Target wants to take a bite out of the organic market
The Minneapolis-based big box retailer says it will increase its organic food offerings by 25 percent by end of fiscal year 2017. On June 9, Target will roll out a new store brand called Simply Balanced. Initial offerings include apple juice, tortilla chips and cage-free eggs.
The company declined to be interviewed but said in a statement: "We know many of our guests are increasingly seeking to add wholesome and organic food options to their wellness lifestyle."
Target says most of its Simply Balanced products are made without genetically modified ingredients, artificial flavors, colors and preservatives, and about half of the new line will be organic.
The economic downturn didn't put much of a damper on the growth of the country's organic industry. The USDA says last year, organic sales accounted for more than 3.5 percent of total U.S. food sales. American consumers spend around $30 billion on organic products every year, according to the Organic Trade Association (OTA) and 81 percent of U.S. families buy organic "at least sometimes."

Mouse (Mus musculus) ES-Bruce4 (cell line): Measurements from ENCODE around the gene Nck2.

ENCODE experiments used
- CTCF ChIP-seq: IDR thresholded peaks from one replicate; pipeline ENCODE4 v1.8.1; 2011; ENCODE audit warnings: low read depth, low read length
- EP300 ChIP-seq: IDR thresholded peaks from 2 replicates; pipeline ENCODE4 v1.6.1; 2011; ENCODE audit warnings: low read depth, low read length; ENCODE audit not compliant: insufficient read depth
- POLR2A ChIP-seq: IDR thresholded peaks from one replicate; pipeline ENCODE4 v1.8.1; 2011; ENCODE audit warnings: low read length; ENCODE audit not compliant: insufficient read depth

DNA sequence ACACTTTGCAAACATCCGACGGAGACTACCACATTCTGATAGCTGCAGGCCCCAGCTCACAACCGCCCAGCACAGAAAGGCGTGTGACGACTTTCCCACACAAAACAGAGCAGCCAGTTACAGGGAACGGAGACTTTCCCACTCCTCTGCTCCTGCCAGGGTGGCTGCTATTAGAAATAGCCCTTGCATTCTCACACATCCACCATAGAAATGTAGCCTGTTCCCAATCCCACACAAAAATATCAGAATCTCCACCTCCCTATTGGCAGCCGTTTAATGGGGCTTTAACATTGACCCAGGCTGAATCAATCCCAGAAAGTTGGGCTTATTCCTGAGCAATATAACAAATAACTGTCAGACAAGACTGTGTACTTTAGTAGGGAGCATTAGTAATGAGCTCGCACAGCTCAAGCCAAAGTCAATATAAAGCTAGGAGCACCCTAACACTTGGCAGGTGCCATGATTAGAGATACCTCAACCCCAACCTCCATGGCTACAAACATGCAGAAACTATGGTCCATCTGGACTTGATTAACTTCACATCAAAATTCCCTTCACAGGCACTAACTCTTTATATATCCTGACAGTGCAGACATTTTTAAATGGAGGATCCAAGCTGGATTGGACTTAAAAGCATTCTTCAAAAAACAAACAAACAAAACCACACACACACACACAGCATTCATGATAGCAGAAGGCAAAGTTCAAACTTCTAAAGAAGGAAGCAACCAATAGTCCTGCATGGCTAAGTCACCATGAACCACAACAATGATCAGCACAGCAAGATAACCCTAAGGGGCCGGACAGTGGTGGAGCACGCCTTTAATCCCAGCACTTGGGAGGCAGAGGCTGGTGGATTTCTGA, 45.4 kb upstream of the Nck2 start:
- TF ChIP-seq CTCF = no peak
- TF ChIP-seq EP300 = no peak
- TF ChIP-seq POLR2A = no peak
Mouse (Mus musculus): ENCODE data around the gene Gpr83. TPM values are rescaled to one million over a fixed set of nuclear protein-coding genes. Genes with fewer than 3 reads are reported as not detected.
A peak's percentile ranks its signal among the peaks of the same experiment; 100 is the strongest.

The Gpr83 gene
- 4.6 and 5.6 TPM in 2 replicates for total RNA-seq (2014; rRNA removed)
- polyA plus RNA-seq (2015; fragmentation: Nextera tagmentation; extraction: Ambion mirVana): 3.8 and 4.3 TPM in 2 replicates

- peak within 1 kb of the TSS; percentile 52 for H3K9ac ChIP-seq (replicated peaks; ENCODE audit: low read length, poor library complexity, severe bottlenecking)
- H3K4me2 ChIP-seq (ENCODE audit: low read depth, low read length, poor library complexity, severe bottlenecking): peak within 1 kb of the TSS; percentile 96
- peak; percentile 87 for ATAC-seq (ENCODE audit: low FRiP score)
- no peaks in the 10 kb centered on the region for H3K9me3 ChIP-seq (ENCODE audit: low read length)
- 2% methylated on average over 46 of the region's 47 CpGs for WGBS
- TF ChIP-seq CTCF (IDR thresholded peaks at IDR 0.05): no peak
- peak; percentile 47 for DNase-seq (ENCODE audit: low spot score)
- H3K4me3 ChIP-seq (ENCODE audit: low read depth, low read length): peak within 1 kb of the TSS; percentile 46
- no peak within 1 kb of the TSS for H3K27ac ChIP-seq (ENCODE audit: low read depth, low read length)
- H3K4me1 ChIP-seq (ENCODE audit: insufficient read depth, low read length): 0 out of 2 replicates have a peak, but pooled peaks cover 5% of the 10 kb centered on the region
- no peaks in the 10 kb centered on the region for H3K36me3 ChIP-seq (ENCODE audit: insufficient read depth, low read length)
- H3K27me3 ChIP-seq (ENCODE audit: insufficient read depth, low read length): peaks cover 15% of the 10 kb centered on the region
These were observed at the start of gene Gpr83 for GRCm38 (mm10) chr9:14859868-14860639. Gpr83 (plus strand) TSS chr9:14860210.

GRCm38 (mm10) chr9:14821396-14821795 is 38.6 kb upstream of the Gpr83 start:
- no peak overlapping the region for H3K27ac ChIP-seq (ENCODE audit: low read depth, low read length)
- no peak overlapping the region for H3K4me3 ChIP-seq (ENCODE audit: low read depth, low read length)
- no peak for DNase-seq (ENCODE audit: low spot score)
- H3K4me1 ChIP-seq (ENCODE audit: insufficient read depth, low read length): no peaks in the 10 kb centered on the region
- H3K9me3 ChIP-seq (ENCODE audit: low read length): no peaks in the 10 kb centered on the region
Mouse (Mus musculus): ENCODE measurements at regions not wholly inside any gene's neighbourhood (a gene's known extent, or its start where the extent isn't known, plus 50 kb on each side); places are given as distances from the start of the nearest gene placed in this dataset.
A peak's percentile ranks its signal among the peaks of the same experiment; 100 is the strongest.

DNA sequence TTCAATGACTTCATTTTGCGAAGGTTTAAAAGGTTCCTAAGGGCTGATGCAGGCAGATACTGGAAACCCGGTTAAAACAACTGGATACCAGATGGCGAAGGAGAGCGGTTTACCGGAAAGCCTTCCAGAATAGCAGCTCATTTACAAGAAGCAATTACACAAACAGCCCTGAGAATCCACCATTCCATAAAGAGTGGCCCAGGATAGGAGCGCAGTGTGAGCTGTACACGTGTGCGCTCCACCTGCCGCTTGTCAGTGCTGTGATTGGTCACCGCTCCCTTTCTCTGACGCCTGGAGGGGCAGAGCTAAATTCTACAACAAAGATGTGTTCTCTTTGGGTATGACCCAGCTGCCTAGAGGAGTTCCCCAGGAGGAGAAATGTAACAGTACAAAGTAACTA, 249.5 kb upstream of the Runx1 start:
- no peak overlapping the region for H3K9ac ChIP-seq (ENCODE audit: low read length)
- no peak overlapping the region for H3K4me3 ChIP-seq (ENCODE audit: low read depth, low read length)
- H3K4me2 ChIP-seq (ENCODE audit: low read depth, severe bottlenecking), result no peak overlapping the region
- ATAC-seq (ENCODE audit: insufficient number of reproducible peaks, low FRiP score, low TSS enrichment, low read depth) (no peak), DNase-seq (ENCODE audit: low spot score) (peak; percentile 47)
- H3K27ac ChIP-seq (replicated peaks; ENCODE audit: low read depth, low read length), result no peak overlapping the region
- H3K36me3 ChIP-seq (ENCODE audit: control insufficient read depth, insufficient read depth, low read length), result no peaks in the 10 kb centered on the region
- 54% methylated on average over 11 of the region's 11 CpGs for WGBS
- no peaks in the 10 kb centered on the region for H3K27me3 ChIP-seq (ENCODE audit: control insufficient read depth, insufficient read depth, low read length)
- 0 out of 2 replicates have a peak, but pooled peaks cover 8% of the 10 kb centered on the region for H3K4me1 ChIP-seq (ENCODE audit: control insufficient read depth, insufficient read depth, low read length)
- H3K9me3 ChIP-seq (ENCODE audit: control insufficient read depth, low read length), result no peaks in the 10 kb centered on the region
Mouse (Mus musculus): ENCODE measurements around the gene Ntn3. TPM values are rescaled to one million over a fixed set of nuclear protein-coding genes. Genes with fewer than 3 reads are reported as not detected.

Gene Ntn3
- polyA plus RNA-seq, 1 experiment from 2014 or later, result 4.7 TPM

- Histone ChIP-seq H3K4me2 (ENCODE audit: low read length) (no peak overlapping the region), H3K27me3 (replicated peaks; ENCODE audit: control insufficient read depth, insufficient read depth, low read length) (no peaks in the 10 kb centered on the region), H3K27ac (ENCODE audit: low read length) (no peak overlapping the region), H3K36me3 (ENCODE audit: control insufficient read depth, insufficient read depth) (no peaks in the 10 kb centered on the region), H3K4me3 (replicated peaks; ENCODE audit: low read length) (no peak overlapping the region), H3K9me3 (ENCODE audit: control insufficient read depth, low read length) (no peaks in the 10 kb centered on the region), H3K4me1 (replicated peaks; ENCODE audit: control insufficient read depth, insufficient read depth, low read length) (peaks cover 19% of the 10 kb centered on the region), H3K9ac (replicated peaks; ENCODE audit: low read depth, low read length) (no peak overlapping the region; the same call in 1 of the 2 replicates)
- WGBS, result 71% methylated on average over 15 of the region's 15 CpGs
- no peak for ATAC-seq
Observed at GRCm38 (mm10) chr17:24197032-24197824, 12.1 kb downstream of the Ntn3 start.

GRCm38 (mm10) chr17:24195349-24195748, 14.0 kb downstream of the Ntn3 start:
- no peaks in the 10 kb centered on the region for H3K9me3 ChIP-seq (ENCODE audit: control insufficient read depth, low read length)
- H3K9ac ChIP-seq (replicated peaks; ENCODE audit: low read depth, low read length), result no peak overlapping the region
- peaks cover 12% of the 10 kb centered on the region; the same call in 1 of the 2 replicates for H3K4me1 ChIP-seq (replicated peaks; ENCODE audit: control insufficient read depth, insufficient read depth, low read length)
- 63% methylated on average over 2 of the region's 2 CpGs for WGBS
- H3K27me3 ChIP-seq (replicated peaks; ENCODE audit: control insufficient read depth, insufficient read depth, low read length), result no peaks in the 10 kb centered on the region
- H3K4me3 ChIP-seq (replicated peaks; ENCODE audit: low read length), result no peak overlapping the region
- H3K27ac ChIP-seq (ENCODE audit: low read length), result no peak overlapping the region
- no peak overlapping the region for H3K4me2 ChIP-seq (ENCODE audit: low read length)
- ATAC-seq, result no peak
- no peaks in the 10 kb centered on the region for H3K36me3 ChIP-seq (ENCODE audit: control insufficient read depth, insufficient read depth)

Produce tops their shopping lists, followed by organic breads and packaged foods. Target, Walmart and Costco are all angling for a better position in the healthy foods market.
With the biggest reach of the bunch, Walmart has pledged to source more of its fruits and vegetables from local farms, including organic crops, and to sell it at a lower premium than competitors. The nation's largest grocer also just announced a new 100 percent money-back guarantee on the freshness of its produce, a commitment that could squeeze smaller rivals like Safeway.
As Target grows its array of organic products, it could gain an edge over Walmart because shoppers who seek organic skew into the higher income brackets. The median income of Target's customers? $64,000. Wamart's ranges from $30,000 to $60,000.